Scripture gives us an example of the unforgivable sin in the expulsion of Satan and his followers from Heaven. We don’t (yet) know the exact story of what happened to Satan to turn him away from God, but we do know the consequences of that turning – the loss of Heaven, the fall to Earth, and the guarantee of eternal hellfire. We also know that these disembodied fallen beings are beyond redemption and that no intervention can save them. This is the darkest of all sentences: the place of no hope. In the moment before I was reborn, I was on the doorstep of that place (not inside the door, but just outside it), and I never want to be there again. Nor would I wish that on anyone.
But the fact remains that the unforgivable sin is one that Jesus tells us we still have the capacity to commit, which means we too may end up in the same place as Satan. Much has been written about the unforgivable sin, about what it might be and whether or not the writer speculating on it may already have committed it.
I admittedly don’t know much about anything, but I do know this: if you had committed the unforgivable sin, you would not be wondering whether or not you had committed it. You would know, and you would also know the end that awaits you. These facts would not be hidden from you: You would know them just as surely as I know that I’m born-again, because God himself would tell you in person, clearly and unequivocally. There would be no mystery and no doubt, any more than there is mystery and doubt when a judge renders a verdict to the accused in a court of law: The accusation and evidence are summarized, the judgement is stated, and the sentence is passed. Your judgement will be just as clear to you if you commit the unforgivable sin.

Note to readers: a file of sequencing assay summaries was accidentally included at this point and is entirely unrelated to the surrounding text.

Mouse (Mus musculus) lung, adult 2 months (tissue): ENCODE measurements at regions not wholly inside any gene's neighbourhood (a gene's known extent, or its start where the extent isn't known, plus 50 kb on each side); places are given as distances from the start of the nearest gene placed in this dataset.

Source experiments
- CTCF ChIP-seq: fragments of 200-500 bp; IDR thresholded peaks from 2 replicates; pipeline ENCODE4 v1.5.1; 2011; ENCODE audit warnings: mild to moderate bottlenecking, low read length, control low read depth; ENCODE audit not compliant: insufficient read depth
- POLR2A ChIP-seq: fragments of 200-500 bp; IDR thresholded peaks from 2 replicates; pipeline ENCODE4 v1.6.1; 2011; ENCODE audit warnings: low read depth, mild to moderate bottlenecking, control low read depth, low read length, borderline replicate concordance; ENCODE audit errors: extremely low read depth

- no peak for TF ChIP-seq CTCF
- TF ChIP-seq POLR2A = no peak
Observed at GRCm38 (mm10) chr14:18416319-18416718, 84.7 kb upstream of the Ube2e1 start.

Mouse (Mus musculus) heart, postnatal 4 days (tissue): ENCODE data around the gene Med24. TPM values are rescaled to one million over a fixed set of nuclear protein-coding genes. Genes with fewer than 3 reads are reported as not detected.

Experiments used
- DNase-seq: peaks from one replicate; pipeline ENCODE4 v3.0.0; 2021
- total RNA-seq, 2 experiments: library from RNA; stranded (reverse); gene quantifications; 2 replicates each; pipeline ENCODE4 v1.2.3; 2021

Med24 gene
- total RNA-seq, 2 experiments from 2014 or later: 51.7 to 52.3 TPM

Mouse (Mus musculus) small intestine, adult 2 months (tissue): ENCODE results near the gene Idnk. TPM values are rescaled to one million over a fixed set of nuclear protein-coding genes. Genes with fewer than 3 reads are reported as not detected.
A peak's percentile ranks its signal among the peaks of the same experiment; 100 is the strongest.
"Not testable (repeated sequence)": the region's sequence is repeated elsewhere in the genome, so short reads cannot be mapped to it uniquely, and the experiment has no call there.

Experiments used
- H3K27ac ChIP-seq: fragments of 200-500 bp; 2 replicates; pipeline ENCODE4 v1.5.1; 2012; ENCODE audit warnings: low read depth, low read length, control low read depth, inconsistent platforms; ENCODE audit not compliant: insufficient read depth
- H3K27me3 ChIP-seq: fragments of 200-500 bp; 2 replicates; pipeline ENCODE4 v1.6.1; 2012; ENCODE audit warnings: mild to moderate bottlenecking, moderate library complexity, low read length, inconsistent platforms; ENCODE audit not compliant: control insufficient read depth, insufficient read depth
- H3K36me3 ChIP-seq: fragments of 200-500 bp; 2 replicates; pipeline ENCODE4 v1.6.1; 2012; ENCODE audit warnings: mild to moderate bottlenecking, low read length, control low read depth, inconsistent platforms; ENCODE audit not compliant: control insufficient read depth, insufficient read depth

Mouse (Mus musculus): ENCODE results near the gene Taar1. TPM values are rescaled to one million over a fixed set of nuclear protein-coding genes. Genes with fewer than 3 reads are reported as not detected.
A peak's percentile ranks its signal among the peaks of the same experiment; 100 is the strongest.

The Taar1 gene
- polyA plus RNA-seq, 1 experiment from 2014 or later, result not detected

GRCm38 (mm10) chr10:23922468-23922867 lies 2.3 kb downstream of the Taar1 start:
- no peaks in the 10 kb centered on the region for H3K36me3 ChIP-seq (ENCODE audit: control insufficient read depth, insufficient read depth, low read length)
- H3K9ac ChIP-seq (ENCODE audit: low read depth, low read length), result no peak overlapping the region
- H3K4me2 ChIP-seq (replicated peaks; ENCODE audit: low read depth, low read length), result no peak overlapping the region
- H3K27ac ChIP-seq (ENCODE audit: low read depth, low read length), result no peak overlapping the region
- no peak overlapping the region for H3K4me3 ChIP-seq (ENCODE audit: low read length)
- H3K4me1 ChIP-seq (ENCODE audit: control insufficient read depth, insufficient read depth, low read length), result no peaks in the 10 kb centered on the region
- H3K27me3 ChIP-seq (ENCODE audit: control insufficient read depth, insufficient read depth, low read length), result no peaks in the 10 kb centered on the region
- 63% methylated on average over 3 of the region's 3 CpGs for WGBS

But what is that sin? We know the consequences of it, but what exactly is the sin itself? We want to know what it is for no other reason than to avoid committing it, and by avoiding committing it, avoid its consequences.
Jesus tells us that to speak against him or against God is not unforgivable. We also know that God is merciful and patient beyond anything we can imagine, and that spiritual rebirth is God extending to us a second chance to go home. These are all good things and show how much God loves us and takes into consideration our weaknesses. He does everything he can to mitigate them while still allowing us free will.
And yet even this good and patient and merciful and loving Father has a no-go zone that we dare not pass. I know, because I was at its border, and it stopped me (thank God) in my tracks. It happened a few years after my rebirth, when I was old enough spiritually to know better, but just couldn’t help myself. I’d fallen into a series of temptations that in my mind I kept dressing up as a chance to witness. The temptations continued over a span of months, dragging me deeper and deeper into its quicksand. But it wasn’t the temptation that was the unforgivable sin – it was something that happened afterwards in relation to it.